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Gov. Brown declares state of emergency for California wildfires

WildfiresForestry and TimberWeatherGovernmentPoliticsUnion Pacific Corporation
About a dozen wildfires burn in northern, central California

Gov. Jerry Brown on Saturday declared a state of emergency due to the effects of several wildfires burning in central and northern California counties.

Thousands of acres have burned in El Dorado, Amador, Butte, Humboldt, Lassen, Madera, Mariposa, Mendocino, Modoc, Shasta and Siskiyou counties, which have been suffering from lightning strikes and high temperatures. Some homes have burned.

Evacuations have been ordered in some parts of the state in mostly rural areas.

"It's exacerbated by the drought situation. We have extreme fire conditions," said Dennis Mathisen, spokesman for the California Department of Forestry and Fire Protection. "We're seeing fire behavior we wouldn't normally see until September.

"With warmer weather conditions, low humidity and some wind, and all you need is a spark, and a series of dry lightning strikes, and that's a recipe for disaster," Mathisen said.

One of the most serious blazes, the Day fire, was burning on California's most northeastern region, Modoc County, where 150 residences were threatened in a three-day blaze that has charred 12,500 acres and is only 15% contained. Some areas have been evacuated.

To the west, the two-day old, 6,900-acre Oregon Gulch fire was moving into California's Siskiyou County, home to Mount Shasta. Officials warned about heavy smoke impacting the Siskiyou County Fair in Yreka, and evacuations were called for homes east of the town of Copca. Another blaze elsewhere in the county, the Log fire, burned 350 acres in the Klamath National Forest area.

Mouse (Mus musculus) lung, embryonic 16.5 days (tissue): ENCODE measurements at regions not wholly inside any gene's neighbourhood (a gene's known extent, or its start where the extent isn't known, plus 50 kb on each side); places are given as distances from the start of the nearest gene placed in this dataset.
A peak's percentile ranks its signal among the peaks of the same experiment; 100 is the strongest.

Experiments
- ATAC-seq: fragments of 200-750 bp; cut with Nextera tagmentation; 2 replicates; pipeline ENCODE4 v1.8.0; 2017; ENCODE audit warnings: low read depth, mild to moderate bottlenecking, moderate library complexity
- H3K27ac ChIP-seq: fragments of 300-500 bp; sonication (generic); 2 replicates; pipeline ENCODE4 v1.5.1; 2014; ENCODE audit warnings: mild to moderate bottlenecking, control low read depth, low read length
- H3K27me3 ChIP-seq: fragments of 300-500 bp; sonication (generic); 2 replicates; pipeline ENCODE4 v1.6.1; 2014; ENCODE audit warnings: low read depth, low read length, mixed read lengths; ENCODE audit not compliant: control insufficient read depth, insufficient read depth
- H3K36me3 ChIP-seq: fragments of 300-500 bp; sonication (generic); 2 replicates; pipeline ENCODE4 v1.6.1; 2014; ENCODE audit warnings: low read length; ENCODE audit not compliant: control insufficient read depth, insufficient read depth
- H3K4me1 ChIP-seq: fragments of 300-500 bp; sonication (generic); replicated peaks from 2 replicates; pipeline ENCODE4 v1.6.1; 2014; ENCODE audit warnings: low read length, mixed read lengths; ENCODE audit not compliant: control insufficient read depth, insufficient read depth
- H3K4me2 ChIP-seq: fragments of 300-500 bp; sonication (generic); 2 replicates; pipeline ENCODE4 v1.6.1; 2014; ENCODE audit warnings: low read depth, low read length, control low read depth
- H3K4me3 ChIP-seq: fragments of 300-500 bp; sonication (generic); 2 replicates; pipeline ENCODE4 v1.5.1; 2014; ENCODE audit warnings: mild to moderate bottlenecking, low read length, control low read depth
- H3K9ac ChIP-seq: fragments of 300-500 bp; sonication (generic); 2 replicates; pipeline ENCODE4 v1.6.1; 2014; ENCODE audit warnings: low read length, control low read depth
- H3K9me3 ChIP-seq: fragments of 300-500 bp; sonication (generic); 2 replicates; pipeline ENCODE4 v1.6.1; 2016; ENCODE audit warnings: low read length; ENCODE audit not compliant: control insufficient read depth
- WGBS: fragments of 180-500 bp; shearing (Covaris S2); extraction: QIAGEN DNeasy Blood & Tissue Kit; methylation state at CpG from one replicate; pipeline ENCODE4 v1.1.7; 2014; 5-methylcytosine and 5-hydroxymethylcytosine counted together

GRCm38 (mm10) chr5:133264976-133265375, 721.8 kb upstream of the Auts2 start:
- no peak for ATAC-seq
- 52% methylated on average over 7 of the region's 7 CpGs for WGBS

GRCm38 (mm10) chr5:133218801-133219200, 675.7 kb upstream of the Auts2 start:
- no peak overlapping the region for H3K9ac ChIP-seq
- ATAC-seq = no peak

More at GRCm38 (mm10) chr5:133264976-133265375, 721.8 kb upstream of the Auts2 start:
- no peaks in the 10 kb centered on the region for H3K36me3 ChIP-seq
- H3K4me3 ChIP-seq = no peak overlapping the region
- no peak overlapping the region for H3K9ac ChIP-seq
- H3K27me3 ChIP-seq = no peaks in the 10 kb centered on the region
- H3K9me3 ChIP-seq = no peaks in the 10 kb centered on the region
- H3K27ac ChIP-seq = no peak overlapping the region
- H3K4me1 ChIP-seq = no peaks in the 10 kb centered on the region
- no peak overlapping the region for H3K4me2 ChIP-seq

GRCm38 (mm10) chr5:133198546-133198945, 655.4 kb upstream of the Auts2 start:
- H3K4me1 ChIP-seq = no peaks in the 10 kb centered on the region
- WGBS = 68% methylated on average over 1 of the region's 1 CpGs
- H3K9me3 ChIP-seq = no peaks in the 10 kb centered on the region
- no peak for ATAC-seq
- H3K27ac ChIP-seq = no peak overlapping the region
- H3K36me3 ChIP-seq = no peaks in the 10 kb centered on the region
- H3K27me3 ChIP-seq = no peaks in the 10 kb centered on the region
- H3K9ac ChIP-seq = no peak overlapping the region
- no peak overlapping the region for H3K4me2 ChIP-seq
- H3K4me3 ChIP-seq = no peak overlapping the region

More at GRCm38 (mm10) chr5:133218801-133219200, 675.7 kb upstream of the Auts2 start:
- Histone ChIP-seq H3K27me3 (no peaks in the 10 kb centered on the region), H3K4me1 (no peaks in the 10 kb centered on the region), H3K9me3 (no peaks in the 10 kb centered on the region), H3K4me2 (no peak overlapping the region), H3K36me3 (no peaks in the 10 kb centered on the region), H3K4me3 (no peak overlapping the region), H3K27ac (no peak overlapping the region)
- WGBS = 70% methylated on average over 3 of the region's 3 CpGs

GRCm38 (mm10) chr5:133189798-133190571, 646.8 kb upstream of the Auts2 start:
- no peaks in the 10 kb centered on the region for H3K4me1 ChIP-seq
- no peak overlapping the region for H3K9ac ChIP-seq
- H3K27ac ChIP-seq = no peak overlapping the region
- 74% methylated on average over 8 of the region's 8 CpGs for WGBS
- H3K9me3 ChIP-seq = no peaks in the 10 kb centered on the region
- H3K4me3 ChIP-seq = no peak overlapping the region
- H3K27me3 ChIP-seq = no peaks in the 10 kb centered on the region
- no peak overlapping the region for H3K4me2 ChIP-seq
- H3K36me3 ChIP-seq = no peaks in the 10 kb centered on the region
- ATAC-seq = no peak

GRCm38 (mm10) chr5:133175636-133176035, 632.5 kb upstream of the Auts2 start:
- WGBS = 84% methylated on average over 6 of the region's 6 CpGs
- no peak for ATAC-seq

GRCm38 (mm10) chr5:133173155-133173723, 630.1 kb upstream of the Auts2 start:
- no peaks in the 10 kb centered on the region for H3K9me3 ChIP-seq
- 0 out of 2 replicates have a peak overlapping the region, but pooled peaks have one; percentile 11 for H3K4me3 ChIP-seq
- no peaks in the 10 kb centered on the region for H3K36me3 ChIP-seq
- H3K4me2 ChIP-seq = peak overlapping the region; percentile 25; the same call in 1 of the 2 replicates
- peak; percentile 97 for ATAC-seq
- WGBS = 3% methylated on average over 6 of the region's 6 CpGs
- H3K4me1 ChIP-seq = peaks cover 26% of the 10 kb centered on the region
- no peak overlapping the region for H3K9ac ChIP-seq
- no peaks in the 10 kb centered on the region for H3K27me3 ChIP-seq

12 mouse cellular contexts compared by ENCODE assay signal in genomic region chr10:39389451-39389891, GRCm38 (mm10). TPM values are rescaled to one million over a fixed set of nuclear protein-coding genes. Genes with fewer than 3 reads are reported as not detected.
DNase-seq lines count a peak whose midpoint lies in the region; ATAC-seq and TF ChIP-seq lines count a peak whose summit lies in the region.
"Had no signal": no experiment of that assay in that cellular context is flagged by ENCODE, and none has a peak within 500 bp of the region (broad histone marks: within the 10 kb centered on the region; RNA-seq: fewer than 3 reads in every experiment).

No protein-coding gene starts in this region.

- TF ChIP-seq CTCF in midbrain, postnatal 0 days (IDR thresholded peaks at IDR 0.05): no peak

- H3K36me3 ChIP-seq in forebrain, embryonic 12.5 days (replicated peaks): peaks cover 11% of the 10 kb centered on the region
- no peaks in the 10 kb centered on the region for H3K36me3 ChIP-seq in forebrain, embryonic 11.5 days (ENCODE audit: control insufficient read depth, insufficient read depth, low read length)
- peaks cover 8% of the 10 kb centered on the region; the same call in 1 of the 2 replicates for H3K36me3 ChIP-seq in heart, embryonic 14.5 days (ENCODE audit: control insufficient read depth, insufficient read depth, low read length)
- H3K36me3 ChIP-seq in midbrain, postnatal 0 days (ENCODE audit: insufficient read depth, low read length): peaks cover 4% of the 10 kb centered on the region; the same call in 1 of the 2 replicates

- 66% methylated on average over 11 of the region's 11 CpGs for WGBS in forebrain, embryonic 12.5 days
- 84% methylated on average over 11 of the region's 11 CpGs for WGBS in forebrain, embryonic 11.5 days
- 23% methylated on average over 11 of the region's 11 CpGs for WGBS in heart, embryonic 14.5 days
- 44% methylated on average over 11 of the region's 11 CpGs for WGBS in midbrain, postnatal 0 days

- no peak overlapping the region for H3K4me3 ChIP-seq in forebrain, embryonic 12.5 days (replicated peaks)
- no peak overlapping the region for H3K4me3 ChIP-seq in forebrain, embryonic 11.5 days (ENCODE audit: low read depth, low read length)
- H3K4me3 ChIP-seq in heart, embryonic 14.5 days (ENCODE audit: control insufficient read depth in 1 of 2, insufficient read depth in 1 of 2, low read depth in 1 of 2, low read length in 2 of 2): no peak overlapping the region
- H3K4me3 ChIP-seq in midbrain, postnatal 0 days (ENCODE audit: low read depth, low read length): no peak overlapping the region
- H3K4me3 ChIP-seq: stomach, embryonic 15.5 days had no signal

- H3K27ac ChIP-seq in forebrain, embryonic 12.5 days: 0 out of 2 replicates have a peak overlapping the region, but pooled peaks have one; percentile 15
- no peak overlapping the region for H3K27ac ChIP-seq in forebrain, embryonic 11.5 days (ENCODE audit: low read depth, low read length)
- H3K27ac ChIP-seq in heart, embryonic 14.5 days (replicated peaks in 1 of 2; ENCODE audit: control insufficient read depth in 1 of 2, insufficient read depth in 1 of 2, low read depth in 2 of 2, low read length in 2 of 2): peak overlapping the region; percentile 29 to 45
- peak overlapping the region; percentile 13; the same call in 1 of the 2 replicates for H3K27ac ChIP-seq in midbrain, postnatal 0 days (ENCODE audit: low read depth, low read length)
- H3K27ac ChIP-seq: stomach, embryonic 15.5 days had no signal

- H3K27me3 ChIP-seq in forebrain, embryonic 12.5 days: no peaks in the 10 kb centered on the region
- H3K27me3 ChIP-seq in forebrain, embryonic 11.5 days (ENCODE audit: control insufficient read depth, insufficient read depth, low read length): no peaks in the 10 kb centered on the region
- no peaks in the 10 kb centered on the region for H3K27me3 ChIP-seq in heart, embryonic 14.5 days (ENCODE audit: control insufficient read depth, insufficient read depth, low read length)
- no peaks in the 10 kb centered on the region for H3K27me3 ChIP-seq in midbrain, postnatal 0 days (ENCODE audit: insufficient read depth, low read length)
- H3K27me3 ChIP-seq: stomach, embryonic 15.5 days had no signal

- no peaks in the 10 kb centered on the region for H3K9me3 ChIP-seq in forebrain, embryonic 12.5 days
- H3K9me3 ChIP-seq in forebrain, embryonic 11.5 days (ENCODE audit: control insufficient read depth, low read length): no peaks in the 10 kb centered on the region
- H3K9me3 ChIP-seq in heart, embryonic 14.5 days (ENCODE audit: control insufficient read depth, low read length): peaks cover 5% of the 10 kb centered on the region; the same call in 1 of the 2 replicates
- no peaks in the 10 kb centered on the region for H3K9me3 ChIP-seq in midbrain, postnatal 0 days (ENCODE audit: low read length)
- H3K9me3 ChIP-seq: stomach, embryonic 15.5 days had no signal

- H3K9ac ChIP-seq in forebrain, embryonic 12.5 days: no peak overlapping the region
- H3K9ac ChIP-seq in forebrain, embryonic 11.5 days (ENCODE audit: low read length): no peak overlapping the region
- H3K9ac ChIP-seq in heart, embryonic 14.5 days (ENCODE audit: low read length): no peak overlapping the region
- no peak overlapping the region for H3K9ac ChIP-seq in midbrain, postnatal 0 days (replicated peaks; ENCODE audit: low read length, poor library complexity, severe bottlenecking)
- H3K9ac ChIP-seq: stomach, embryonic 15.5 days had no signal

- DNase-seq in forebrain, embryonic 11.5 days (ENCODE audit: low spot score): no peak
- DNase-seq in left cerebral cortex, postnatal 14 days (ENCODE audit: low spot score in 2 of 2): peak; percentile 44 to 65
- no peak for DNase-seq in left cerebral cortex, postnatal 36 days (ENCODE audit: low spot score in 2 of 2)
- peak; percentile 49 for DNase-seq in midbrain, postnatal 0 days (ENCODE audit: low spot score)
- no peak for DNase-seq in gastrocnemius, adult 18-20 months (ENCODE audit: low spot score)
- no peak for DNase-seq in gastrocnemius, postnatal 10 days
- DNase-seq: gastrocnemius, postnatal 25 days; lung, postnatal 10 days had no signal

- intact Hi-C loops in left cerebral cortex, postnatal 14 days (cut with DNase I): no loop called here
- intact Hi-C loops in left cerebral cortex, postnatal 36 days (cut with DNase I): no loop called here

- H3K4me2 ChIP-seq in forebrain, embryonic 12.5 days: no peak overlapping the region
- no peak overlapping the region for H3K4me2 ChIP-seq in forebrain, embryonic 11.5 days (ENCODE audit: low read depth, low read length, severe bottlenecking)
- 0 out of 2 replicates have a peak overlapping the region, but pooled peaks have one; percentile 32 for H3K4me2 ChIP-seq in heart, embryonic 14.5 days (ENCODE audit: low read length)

In that same forest, a trio of fires -- the Beaver, Little Deer, and July Complex -- burned nearly 7,000 acres, threatening homes along Beaver Creek Road, Highway 97, private timber forests and the Union Pacific Railroad, officials said. A lightning storm on Tuesday produced more than 955 lightning strikes, causing at least 26 fires that are now being fought.

To the south, in Shasta County, more than 12,000 acres have burned between the Bald, Coffee and Eiler fires, forcing evacuations for the community of Little Valley and an area known as Thousand Lakes Wilderness, forcing the closure of Highway 89, officials said.

In Mendocino County, the Lodge Lightning Complex fire near the town of Laytonville, along U.S. 101, burned through 902 acres and was only 20% contained.

Further south in California's Gold Country, firefighters were gaining the upper hand on the week-old Sand Fire in El Dorado and Amador counties, which has destroyed 20 residences and 47 outbuildings. The 4,200-acre fire is 98% contained.

In Yosemite National Park, the 4,500-acre El Portal fire was 78% contained.

To the south, the 11,000-acre French fire in the Sierra National Forest, just 15% contained, was producing large amounts of smoke covering sections of the San Joaquin Valley. Residents in the community of Arnold Meadow were asked to evacuate.

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Copyright © 2014, Los Angeles Times
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WildfiresForestry and TimberWeatherGovernmentPoliticsUnion Pacific Corporation
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